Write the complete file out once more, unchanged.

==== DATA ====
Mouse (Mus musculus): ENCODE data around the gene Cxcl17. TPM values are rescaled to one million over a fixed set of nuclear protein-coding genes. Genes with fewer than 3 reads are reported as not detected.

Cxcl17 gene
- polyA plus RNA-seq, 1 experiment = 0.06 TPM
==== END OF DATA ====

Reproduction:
Mouse (Mus musculus): ENCODE data around the gene Cxcl17. TPM values are rescaled to one million over a fixed set of nuclear protein-coding genes. Genes with fewer than 3 reads are reported as not detected.

Cxcl17 gene
- polyA plus RNA-seq, 1 experiment = 0.06 TPM